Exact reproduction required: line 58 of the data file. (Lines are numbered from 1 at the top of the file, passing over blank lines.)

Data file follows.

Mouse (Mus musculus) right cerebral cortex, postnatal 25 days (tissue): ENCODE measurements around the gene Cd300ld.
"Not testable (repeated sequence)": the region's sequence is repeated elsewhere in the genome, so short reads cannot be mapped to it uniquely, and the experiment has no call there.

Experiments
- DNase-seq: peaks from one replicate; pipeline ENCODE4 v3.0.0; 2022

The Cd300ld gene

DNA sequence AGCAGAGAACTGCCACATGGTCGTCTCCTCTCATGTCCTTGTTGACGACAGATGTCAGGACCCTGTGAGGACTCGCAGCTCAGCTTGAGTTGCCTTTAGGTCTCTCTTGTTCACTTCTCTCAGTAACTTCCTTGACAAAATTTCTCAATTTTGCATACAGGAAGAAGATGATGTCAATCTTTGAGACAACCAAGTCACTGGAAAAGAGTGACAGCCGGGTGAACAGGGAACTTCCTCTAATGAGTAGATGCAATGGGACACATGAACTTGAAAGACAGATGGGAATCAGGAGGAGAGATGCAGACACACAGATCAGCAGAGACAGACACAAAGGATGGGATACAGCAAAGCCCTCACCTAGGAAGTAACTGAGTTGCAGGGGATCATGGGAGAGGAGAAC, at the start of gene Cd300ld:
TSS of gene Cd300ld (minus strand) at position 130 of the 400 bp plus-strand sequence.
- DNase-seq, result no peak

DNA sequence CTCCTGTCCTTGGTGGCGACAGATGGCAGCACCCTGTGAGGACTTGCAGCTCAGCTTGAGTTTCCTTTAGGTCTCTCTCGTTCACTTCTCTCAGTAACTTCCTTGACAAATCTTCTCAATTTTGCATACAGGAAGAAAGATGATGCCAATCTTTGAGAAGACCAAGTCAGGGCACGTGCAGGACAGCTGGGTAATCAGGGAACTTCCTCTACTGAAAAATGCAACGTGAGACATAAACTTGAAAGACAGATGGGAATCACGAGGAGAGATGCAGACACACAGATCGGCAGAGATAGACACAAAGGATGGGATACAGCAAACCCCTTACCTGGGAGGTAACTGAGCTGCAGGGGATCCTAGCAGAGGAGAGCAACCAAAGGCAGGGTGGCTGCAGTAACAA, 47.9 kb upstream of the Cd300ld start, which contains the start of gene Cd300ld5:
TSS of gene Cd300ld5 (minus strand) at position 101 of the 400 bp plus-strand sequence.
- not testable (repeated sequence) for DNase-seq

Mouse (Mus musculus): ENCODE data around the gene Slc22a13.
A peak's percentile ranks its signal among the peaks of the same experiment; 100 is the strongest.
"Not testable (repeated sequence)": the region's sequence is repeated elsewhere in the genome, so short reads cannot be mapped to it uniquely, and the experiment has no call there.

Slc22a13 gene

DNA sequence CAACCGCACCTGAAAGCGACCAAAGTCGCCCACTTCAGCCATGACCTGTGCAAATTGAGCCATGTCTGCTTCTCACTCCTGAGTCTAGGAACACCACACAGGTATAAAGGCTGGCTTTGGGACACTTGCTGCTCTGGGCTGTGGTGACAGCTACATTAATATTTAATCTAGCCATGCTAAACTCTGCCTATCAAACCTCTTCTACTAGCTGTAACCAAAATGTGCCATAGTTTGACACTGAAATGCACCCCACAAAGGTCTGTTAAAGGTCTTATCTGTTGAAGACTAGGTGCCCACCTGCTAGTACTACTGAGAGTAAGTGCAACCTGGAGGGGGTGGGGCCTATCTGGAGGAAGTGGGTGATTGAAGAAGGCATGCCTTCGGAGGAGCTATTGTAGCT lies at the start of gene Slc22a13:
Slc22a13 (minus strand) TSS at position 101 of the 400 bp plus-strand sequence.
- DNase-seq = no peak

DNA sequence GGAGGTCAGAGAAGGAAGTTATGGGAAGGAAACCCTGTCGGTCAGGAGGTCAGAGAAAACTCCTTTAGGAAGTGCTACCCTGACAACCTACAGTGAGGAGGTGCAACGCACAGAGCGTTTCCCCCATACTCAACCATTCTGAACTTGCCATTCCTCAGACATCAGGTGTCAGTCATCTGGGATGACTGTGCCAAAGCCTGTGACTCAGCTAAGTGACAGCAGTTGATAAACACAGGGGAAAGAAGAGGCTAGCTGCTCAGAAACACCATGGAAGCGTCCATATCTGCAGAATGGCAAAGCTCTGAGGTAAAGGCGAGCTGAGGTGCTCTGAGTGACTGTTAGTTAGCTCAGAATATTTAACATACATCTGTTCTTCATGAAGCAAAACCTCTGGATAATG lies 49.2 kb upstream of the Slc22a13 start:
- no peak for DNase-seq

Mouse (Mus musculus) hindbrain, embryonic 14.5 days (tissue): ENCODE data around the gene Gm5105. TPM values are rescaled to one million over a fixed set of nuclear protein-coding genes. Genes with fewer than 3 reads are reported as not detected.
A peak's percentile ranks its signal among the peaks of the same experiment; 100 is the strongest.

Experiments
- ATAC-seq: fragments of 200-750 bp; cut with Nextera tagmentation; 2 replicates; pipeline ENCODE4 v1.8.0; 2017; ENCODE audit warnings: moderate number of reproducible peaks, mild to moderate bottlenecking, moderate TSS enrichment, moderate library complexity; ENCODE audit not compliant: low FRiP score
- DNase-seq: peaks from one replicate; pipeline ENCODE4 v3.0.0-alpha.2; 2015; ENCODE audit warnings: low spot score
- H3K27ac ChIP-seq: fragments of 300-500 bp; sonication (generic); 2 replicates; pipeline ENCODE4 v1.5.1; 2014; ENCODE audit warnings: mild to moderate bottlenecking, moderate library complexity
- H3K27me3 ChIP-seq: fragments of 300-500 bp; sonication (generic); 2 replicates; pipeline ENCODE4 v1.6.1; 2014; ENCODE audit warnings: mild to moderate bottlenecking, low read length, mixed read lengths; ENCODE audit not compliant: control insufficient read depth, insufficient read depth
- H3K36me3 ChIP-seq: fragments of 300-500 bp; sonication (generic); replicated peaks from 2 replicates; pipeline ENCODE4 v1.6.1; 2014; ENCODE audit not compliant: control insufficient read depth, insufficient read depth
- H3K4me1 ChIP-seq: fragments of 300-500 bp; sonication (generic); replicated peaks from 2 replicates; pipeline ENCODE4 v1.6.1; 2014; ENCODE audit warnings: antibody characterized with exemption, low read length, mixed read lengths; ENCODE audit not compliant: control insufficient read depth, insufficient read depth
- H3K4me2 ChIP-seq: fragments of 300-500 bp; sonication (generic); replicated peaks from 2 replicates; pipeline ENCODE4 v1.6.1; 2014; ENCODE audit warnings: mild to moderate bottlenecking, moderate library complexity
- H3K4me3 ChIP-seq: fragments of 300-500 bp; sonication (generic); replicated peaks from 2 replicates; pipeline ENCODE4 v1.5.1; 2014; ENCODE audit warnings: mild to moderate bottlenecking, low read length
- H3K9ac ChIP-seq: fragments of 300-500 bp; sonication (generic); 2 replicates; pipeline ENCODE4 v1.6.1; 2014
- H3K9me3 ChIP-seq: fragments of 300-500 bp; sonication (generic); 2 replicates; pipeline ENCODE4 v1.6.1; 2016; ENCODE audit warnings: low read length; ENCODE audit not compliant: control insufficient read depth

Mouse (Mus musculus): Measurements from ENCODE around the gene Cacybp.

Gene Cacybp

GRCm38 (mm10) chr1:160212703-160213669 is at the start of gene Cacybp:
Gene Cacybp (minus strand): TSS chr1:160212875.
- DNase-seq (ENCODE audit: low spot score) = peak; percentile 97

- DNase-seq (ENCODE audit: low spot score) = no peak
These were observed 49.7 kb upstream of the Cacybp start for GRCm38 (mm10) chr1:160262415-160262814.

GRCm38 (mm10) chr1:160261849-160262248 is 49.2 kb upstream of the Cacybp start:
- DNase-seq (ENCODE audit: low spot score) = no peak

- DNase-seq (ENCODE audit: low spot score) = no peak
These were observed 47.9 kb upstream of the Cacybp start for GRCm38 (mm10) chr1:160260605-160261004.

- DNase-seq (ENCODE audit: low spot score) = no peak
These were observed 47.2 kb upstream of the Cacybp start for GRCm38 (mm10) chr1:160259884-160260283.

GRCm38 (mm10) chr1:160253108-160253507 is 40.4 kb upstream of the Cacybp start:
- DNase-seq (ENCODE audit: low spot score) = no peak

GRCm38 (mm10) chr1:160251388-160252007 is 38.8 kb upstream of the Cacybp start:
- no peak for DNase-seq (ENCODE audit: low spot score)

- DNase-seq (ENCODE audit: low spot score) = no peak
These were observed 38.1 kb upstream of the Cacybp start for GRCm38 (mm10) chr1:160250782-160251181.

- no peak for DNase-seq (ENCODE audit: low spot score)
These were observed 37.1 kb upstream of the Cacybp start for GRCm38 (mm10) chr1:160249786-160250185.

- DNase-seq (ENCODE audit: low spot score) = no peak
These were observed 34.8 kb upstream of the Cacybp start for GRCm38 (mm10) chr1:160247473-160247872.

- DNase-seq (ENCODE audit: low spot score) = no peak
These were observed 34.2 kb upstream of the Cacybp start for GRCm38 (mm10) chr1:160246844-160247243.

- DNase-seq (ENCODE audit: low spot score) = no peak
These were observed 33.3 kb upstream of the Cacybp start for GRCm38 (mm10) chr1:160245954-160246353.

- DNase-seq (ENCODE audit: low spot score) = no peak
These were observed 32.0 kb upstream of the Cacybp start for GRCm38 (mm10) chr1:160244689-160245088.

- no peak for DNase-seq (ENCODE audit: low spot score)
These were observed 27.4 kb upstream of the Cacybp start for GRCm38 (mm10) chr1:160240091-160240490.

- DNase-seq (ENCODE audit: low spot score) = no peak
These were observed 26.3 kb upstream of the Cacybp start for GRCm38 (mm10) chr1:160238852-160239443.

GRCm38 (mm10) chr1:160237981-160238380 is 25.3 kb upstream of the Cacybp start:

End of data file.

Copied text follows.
These were observed 34.2 kb upstream of the Cacybp start for GRCm38 (mm10) chr1:160246844-160247243.